Most North Texas schools closed today

Posted Monday, Dec. 09, 2013  comments  Print Reprints
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School districts closed today Arlington, Azle, Birdville, Burleson, Carroll, Eagle Mountain-Saginaw, Fort Worth, Grapevine-Colleyville, Granbury, Hurst-Euless-Bedford, Keller, Kennedale, Mansfield, Northwest, Springtown and Weatherford.

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With roads expected to become treacherous again overnight, most Tarrant County-area school districts and universities are giving their students and staff another snow — or ice — day today.

Though the roads improved dramatically Sunday afternoon when temperatures crept above freezing and the sun peeked out, an overnight freeze will turn many streets into skating rinks again.

The Arlington, Azle, Birdville, Burelson, Carroll, Eagle Mountain-Saginaw, Fort Worth, Grapevine-Colleyville, Granbury, Hurst-Euless-Bedford, Keller, Kennedale, Mansfield, Northwest, Springtown and Weatherford school districts said Sunday that they will not have classes today.

“The temperatures didn’t stay high enough long enough to make a significant difference,” Southlake Carroll district spokeswoman Julie Thannum said. District officials were hoping for “major melting” that would make the streets safer for buses, employees and teen drivers.

If conditions improve today — high temperatures are expected to reach the mid-30s — schools are expected to resume normal schedules Tuesday.

The University of Texas at Arlington, the University of North Texas and Tarrant County College also said they will remain closed today.

TCU, which was closed Friday and Saturday, will delay its start until 10:30 this morning and will use a modified exam schedule. In an email to students, Provost Nowell Donovan said the exam schedule will return to normal Tuesday unless “the Gods of global Warming have another surprise,” according to TCU 360, the school’s news website.

‘At school, you have to learn’

The decision for North Texas school districts to shut down for another day follows a weekend of canceled and postponed activities, including high school football playoff games, many of which have been rescheduled for today. The cold blast and thick sheet of ice had already kept students out of school Friday.

Fort Worth district spokesman Clint Bond said the little sun that emerged Sunday didn’t thaw buildings, roads or sidewalks.

“Many of our campuses were not exposed to the sun,” Bond said, explaining that the district doesn’t have the resources to thaw all buildings. “We have to let Mother Nature just take its course.”

Some students hoping for more time off spent Sunday afternoon monitoring their school district’s social media sites.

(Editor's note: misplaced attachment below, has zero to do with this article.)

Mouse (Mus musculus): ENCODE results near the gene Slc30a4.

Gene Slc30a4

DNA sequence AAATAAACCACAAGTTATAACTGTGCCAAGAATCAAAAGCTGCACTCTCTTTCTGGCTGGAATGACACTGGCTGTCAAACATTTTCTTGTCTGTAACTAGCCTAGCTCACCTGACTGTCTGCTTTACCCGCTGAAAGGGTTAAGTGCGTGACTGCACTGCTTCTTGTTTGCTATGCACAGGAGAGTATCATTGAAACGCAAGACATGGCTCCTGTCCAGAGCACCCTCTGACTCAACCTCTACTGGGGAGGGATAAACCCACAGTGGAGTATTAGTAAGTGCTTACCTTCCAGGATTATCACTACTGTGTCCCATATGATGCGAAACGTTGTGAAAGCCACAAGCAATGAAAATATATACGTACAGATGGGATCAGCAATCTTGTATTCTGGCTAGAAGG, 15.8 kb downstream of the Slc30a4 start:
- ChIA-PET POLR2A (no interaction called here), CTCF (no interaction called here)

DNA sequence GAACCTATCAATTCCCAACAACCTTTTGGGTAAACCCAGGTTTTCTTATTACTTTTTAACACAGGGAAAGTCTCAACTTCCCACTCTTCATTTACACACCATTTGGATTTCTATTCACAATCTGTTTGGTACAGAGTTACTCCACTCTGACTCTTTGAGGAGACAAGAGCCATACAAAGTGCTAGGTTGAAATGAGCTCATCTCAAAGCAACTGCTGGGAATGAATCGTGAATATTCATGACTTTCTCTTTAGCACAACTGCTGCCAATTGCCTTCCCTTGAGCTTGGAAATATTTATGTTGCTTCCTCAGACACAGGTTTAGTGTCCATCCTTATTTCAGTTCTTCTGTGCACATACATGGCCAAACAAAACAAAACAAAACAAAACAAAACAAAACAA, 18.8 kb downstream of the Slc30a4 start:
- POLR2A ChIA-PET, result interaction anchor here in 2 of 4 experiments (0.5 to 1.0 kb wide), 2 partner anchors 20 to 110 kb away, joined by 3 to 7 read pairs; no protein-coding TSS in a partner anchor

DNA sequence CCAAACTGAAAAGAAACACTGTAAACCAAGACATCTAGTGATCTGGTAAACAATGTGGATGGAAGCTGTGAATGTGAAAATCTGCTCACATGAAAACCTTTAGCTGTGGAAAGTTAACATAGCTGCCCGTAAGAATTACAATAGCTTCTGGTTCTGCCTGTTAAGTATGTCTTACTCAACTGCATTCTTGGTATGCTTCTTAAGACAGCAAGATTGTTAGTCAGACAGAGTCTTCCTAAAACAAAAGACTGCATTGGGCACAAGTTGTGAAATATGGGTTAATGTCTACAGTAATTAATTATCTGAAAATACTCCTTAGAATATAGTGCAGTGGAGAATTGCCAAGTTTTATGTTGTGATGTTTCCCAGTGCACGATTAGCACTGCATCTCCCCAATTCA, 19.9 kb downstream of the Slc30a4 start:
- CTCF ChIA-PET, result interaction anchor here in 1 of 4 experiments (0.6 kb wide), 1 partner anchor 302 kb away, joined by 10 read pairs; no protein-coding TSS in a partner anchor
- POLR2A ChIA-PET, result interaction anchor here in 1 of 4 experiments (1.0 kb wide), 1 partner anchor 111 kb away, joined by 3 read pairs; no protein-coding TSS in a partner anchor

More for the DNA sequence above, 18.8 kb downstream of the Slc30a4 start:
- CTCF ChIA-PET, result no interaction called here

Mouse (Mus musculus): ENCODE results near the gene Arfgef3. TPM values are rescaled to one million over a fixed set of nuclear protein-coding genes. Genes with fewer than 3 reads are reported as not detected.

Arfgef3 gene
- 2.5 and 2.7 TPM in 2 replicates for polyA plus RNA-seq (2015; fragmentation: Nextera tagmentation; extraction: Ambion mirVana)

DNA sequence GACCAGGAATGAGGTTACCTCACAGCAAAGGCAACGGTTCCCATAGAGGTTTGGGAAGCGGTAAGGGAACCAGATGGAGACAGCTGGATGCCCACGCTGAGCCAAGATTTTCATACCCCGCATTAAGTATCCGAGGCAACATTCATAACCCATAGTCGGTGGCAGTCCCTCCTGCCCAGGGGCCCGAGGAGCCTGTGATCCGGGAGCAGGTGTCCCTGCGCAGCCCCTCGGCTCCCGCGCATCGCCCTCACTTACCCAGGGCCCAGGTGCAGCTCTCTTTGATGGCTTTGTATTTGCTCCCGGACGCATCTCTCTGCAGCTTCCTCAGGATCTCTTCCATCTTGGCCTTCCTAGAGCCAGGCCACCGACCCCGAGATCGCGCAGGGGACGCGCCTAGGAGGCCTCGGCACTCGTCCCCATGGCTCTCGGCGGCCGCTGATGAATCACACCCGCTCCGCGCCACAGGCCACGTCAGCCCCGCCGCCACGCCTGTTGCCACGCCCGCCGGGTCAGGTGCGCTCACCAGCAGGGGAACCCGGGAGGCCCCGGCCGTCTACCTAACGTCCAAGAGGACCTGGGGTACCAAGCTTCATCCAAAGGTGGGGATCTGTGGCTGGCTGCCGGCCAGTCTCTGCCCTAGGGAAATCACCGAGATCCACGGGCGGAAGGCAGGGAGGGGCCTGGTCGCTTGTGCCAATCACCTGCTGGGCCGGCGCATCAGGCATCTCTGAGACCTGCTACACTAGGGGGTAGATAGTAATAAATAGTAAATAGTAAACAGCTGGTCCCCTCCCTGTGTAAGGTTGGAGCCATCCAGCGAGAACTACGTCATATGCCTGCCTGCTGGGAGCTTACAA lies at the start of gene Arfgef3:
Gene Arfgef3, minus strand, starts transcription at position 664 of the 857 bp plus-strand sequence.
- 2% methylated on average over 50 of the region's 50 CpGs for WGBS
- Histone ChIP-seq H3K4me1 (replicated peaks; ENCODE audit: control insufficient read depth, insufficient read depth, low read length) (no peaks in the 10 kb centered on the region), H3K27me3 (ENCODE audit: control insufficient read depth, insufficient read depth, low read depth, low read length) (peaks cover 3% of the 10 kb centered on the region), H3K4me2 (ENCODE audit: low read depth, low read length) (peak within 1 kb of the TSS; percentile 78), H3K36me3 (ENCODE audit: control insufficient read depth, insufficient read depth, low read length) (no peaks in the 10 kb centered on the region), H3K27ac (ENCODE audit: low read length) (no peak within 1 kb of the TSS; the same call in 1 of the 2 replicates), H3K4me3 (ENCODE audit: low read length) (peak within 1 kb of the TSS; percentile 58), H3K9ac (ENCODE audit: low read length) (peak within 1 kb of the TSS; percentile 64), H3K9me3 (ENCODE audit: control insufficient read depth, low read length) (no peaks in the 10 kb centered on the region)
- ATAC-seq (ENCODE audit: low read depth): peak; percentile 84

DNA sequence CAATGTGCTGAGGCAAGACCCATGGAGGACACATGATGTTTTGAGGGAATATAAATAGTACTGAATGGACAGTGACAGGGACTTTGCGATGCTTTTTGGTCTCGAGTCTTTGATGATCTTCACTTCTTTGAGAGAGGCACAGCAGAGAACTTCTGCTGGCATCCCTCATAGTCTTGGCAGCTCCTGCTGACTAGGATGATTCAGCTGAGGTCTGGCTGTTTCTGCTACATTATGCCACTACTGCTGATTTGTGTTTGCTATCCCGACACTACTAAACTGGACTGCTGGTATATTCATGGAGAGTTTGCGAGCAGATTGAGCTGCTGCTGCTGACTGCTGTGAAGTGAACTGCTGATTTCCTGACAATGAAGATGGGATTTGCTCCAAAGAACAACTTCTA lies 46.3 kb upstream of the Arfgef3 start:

Mateo De La Cruz, 9, a fourth-grader at Alice Carlson Applied Learning Center near TCU, said he spent the weekend sledding and hanging out with neighbors.

Snow days are more fun than reading and math, he said, adding, “At school, you have to learn.”

Don’t forget to do your homework

As the sun peeked out Sunday afternoon, youngsters ventured out on the ice. Some took the wheels off their skateboards to make mini snowboards, while others tiptoed through the slush.

Fort Worth teacher Nan Underwood and other educators hope students didn’t forget to study a little bit during this unexpected break.

“I’m imagining that they are having fun in the ice, playing video games and texting each other,” Underwood said.

Underwood’s eighth-graders at Rosemont Middle School will be greeted with a history quiz when the ice melts.

“I told them, ‘First day back,’” Underwood said. The quiz was originally set for Friday.

Quanda McIntosh Collins, principal at Fort Worth’s Leonard Middle School, said that despite the weather, students can find time to learn.

“My own children are teaching each other something they learned in school last week,” she said. One of her children was teaching the other weather terms in Spanish.

Making up the snow days

Thannum said the Carroll district has two bad-weather days built into the regular school calendar. For 2013-14, they are April 18 and May 23.

“It's very early in the year to be using bad-weather days, so we'll have to see if others are needed,” Thannum said.

Districts can start on a delayed schedule - for Carroll, a two-hour delay - without penalty or lost school attendance/funding if weather permits, Thannum said.

Delayed starts are done if the sun and temperature are in the forecast and schools can benefit from a two-hour delayed start, Thannum said. Sometimes, that would not even help, she said, pointing to Friday’s weather.

If districts go beyond their two built-in bad-weather days, they can appeal for a waiver through the Texas Education Agency, Thannum said.

Makeup, or snow days, for students in the Fort Worth district are April 18 and June 9.

Diane Smith, 817-390-7675 Twitter: @dianeasmith1

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